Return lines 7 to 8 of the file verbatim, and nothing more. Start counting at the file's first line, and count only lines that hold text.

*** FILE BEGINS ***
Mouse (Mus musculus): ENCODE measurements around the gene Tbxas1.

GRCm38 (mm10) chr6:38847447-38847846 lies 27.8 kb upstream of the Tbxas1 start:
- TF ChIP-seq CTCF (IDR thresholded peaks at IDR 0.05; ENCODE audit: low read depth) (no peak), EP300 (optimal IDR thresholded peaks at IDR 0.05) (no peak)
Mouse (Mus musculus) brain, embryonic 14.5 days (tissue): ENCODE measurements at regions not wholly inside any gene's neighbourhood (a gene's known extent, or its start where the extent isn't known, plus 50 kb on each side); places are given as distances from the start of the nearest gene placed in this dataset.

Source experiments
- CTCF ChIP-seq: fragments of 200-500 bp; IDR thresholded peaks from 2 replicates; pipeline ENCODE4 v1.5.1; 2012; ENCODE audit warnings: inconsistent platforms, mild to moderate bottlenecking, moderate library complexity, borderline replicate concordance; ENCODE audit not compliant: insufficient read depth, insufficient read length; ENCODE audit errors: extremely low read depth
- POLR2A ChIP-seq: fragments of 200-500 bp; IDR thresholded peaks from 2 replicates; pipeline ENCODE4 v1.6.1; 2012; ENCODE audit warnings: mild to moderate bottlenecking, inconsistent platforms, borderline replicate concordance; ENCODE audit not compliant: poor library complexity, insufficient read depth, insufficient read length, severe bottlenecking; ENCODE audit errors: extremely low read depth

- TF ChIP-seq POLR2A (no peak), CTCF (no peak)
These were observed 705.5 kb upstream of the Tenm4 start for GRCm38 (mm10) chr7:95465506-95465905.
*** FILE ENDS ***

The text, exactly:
- POLR2A ChIP-seq: fragments of 200-500 bp; IDR thresholded peaks from 2 replicates; pipeline ENCODE4 v1.6.1; 2012; ENCODE audit warnings: mild to moderate bottlenecking, inconsistent platforms, borderline replicate concordance; ENCODE audit not compliant: poor library complexity, insufficient read depth, insufficient read length, severe bottlenecking; ENCODE audit errors: extremely low read depth

- TF ChIP-seq POLR2A (no peak), CTCF (no peak)